Disadvantaged population groups perceive their capabilities to promote individual health and wellbeing as weak

Young people not in education, employment or training, long-term unemployed, people with refugee backgrounds, and older people living alone and at risk of exclusion perceive their capabilities to promote their individual health and wellbeing as weak. A new study shows that these people also perceived their quality of life to be weaker than the Finnish population on average.

The study, conducted by Research Director Tomi Mäki-Opas and Professor Marja Vaarama at the University of Eastern Finland and by Professor Richard Pieper at Tampere University, employed the capability framework, which hasn’t been widely used to examine the background factors affecting the health and wellbeing of disadvantaged population groups so far.

The findings suggest that individuals’ own assessment of their capabilities to act and pursue things they find important has a strong impact on perceived wellbeing. These capabilities are shaped not only by individual factors such as age and gender, but also and in particular by structural factors such as income and education.

“It is important for everyone to have certain fundamental opportunities to maintain and promote their wellbeing. Believing and having confidence in one’s own choices, i.e., one’s own capabilities, in shaping individual wellbeing is also important,” Mäki-Opas points out.

In addition, it is vital to note that a person’s capabilities to mobilise their resources and make healthy choices in life is always promoted or limited by the circumstances they live in.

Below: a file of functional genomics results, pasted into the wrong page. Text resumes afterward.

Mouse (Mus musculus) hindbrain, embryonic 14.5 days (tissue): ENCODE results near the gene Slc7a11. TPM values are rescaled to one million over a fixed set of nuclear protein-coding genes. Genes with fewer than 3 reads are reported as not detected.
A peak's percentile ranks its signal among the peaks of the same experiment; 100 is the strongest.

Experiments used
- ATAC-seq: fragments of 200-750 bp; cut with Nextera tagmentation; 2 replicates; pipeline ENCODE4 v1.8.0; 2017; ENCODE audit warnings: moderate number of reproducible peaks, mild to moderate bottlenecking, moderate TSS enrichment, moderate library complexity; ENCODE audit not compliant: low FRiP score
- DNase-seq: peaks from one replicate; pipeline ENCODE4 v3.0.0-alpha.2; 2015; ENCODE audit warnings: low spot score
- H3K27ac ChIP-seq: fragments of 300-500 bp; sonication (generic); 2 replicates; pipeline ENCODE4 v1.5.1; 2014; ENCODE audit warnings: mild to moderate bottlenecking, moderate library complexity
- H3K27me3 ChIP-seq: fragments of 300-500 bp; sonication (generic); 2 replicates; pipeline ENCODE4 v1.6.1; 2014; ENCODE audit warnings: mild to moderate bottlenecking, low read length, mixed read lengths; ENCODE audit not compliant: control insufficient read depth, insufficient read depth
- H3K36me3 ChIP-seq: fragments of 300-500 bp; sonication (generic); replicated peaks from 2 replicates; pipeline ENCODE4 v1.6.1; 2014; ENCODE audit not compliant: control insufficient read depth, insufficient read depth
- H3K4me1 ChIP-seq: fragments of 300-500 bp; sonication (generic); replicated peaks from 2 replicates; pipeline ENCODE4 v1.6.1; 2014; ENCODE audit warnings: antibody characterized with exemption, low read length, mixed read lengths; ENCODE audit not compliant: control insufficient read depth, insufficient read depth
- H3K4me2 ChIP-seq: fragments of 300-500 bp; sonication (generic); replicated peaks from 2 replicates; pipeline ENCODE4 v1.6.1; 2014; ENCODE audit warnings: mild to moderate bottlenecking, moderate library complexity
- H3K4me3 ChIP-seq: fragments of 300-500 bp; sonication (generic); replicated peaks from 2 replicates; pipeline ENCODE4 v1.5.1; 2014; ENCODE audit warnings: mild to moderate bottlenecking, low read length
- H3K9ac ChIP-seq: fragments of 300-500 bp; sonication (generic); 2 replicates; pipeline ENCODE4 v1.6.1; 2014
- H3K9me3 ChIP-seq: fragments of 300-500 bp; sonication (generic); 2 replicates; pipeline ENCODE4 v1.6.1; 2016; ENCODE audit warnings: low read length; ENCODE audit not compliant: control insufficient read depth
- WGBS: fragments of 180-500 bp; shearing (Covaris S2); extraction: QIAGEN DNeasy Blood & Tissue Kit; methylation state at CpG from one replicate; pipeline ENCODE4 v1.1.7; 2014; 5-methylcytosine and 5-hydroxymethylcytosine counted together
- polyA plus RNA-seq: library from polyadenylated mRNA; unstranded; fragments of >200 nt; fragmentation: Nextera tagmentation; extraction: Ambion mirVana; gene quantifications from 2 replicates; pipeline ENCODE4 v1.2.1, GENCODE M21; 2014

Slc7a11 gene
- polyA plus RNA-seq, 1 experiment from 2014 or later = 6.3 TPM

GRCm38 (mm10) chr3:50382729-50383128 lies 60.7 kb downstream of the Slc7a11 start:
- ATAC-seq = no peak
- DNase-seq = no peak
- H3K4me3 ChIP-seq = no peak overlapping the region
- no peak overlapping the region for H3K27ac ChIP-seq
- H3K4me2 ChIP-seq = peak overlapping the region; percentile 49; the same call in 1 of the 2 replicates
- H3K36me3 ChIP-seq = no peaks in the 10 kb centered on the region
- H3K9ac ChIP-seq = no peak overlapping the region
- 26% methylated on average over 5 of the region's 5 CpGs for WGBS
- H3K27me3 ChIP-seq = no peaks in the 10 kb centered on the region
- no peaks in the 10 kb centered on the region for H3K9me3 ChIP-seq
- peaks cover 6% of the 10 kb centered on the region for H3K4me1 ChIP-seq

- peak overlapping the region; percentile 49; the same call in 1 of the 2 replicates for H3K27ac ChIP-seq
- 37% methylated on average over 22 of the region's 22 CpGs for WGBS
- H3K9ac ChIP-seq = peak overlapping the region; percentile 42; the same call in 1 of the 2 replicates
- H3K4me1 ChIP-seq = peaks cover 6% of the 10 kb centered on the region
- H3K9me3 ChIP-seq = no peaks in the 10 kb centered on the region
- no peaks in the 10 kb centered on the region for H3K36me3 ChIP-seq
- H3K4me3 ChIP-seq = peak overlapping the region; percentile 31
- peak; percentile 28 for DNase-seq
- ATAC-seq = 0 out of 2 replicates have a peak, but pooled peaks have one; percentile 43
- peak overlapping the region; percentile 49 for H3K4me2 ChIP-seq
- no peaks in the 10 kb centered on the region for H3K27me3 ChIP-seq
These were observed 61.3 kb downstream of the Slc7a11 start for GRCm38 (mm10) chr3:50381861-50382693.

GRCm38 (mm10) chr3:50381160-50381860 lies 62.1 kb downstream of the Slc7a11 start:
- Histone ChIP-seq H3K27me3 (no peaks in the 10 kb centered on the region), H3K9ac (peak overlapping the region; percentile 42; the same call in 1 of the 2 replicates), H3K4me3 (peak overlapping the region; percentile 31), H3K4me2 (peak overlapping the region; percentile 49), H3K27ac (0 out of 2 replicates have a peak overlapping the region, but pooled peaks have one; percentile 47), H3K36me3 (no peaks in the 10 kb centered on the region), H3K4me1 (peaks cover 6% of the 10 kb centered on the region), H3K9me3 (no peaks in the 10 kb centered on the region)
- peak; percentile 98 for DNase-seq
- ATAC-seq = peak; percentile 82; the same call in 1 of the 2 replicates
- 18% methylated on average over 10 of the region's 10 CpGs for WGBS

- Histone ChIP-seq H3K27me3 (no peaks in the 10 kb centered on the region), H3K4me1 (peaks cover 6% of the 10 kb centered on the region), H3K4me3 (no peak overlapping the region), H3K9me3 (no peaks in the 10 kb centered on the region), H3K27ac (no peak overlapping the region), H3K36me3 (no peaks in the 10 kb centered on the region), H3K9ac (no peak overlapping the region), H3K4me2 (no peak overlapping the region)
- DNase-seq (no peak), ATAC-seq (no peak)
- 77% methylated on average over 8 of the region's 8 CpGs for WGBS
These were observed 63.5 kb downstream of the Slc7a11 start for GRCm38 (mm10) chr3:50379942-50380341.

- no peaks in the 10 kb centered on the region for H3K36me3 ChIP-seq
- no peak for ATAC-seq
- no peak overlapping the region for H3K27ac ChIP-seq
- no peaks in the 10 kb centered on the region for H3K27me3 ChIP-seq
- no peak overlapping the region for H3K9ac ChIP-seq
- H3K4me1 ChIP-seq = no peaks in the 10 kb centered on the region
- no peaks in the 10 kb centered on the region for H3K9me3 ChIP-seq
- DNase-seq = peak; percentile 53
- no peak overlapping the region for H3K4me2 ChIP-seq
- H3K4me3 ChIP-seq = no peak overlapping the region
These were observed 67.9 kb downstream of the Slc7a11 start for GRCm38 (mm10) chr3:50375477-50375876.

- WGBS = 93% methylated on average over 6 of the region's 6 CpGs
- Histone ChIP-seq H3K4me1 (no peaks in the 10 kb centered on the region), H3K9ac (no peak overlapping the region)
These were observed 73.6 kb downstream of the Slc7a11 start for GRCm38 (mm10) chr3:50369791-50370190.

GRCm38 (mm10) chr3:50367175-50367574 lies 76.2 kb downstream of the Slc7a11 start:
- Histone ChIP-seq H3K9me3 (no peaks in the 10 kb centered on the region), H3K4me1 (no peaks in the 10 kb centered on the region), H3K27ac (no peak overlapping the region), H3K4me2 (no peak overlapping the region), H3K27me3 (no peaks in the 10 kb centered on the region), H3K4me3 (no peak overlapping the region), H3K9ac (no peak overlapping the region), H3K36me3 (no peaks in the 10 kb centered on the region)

“It is thus essential for social welfare and health policies not only to promote people’s individual capabilities, but also to remedy what needs to be fixed, such as low income or substandard living conditions. Education alone is an investment in strengthening people’s capabilities,” Vaarama points out.

According to Professor Richard Pieper, the capability approach and the related scoring used in the study is promising and can open up new avenues for promoting people’s wellbeing.

“Capability scoring describes not only the empowerment of people to achieve things they value, but also their hopes for the future. By supporting these, people can be helped to achieve their desired future,” Pieper emphasises.

Published in Scientific Reports, the study revealed both common factors and group-specific differences in people’s capabilities to maintain and promote their wellbeing. All the study participants felt that having capabilities to achieve things in life and to get intellectual stimulation were important to their wellbeing. For young people not in education, employment or training, for people with refugee backgrounds and for older people, it was important to live in a pleasant environment at home, at work and in leisure time. Capabilities to forge meaningful social relations were important especially for young people, and capabilities to seek happiness in life were essential for everyone but older people. Among older people, having meaningful things to do, access to the necessary services, and a positive attitude towards one’s own ageing were highlighted in many ways.  

The researchers utilised cross-sectional data from the Inclusive Promotion of Health and Wellbeing project, PROMEQ, containing diverse data on the physical, psychological, social and environmental quality of life and living conditions of the respondents, as well as on their perceived capabilities to promote their quality of life.

The PROMEQ project was funded by the Strategic Research Council at the Academy of Finland (grant no. 303615). Implemented in 2016–2019, the project developed effective and participatory methods for promoting the well-being and health of vulnerable groups.

***